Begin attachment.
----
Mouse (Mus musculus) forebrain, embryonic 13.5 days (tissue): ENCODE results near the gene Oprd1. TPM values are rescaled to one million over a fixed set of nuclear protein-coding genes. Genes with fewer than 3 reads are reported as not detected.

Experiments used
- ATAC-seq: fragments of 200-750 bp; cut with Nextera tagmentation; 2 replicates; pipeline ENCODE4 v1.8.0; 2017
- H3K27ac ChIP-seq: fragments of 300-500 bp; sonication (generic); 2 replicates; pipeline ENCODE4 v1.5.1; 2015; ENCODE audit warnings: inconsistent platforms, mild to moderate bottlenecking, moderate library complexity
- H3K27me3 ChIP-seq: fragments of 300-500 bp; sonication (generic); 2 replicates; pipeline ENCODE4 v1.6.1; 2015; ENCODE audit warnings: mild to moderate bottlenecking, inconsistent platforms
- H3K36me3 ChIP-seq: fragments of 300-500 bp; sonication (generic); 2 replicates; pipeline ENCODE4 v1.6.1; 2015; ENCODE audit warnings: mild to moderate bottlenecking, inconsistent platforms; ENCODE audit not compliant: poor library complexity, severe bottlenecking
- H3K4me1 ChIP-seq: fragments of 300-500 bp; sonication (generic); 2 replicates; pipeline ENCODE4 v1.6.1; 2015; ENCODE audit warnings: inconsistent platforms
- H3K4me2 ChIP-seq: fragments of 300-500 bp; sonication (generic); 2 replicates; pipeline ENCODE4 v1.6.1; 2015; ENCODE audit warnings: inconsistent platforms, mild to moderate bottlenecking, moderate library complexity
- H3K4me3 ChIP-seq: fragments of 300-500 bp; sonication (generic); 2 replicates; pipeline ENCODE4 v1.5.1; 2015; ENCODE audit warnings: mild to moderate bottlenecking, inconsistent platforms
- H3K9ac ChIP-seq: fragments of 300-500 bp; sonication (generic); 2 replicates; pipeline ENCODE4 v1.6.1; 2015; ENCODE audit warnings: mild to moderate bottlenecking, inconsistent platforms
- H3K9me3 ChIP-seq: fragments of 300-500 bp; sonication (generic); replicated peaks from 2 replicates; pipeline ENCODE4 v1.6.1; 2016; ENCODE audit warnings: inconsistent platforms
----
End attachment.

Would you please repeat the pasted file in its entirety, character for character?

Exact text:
Mouse (Mus musculus) forebrain, embryonic 13.5 days (tissue): ENCODE results near the gene Oprd1. TPM values are rescaled to one million over a fixed set of nuclear protein-coding genes. Genes with fewer than 3 reads are reported as not detected.

Experiments used
- ATAC-seq: fragments of 200-750 bp; cut with Nextera tagmentation; 2 replicates; pipeline ENCODE4 v1.8.0; 2017
- H3K27ac ChIP-seq: fragments of 300-500 bp; sonication (generic); 2 replicates; pipeline ENCODE4 v1.5.1; 2015; ENCODE audit warnings: inconsistent platforms, mild to moderate bottlenecking, moderate library complexity
- H3K27me3 ChIP-seq: fragments of 300-500 bp; sonication (generic); 2 replicates; pipeline ENCODE4 v1.6.1; 2015; ENCODE audit warnings: mild to moderate bottlenecking, inconsistent platforms
- H3K36me3 ChIP-seq: fragments of 300-500 bp; sonication (generic); 2 replicates; pipeline ENCODE4 v1.6.1; 2015; ENCODE audit warnings: mild to moderate bottlenecking, inconsistent platforms; ENCODE audit not compliant: poor library complexity, severe bottlenecking
- H3K4me1 ChIP-seq: fragments of 300-500 bp; sonication (generic); 2 replicates; pipeline ENCODE4 v1.6.1; 2015; ENCODE audit warnings: inconsistent platforms
- H3K4me2 ChIP-seq: fragments of 300-500 bp; sonication (generic); 2 replicates; pipeline ENCODE4 v1.6.1; 2015; ENCODE audit warnings: inconsistent platforms, mild to moderate bottlenecking, moderate library complexity
- H3K4me3 ChIP-seq: fragments of 300-500 bp; sonication (generic); 2 replicates; pipeline ENCODE4 v1.5.1; 2015; ENCODE audit warnings: mild to moderate bottlenecking, inconsistent platforms
- H3K9ac ChIP-seq: fragments of 300-500 bp; sonication (generic); 2 replicates; pipeline ENCODE4 v1.6.1; 2015; ENCODE audit warnings: mild to moderate bottlenecking, inconsistent platforms
- H3K9me3 ChIP-seq: fragments of 300-500 bp; sonication (generic); replicated peaks from 2 replicates; pipeline ENCODE4 v1.6.1; 2016; ENCODE audit warnings: inconsistent platforms